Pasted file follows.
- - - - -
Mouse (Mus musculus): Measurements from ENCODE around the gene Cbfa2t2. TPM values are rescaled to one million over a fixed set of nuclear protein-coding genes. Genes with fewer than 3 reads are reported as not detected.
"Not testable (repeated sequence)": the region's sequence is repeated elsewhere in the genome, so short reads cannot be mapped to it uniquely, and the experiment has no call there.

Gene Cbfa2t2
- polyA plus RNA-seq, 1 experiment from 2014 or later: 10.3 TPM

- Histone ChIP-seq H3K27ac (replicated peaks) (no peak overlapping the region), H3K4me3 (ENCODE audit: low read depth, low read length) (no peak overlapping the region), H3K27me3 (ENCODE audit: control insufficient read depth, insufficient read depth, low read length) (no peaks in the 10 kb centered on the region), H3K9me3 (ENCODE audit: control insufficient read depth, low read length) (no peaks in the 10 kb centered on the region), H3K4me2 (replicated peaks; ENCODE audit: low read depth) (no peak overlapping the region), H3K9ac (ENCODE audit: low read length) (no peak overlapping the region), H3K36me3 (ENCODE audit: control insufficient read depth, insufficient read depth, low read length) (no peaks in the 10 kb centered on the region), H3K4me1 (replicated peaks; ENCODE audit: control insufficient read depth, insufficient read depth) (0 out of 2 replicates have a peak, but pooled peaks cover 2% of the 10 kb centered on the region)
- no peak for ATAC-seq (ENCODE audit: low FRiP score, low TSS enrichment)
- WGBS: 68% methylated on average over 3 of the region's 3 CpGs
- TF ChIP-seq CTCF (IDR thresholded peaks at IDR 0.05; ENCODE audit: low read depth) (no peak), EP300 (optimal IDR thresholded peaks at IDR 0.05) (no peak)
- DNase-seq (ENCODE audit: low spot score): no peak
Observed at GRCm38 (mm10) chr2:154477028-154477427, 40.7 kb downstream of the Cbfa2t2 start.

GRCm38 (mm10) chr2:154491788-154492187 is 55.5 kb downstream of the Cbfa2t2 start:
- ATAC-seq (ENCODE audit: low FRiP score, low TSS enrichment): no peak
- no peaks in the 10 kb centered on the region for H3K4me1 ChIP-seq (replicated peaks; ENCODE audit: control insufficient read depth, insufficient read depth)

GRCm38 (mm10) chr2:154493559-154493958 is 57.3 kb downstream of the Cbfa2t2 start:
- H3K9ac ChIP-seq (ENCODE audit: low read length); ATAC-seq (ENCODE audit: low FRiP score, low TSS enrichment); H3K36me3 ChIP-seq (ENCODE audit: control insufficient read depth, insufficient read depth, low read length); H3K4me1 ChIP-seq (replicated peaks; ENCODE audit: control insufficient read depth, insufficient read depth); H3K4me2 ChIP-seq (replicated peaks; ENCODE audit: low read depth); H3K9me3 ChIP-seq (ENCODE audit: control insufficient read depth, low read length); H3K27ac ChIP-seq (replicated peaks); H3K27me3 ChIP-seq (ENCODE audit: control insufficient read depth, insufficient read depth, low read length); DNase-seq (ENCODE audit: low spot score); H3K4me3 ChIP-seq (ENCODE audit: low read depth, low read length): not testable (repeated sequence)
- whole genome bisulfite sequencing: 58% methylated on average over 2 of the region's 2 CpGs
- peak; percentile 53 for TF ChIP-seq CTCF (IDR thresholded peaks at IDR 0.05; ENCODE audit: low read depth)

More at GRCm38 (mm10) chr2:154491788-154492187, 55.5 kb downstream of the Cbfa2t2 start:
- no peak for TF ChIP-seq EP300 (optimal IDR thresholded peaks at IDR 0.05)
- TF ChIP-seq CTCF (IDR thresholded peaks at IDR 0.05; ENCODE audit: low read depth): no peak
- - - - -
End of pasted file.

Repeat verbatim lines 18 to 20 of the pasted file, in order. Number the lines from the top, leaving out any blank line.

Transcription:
More at GRCm38 (mm10) chr2:154491788-154492187, 55.5 kb downstream of the Cbfa2t2 start:
- no peak for TF ChIP-seq EP300 (optimal IDR thresholded peaks at IDR 0.05)
- TF ChIP-seq CTCF (IDR thresholded peaks at IDR 0.05; ENCODE audit: low read depth): no peak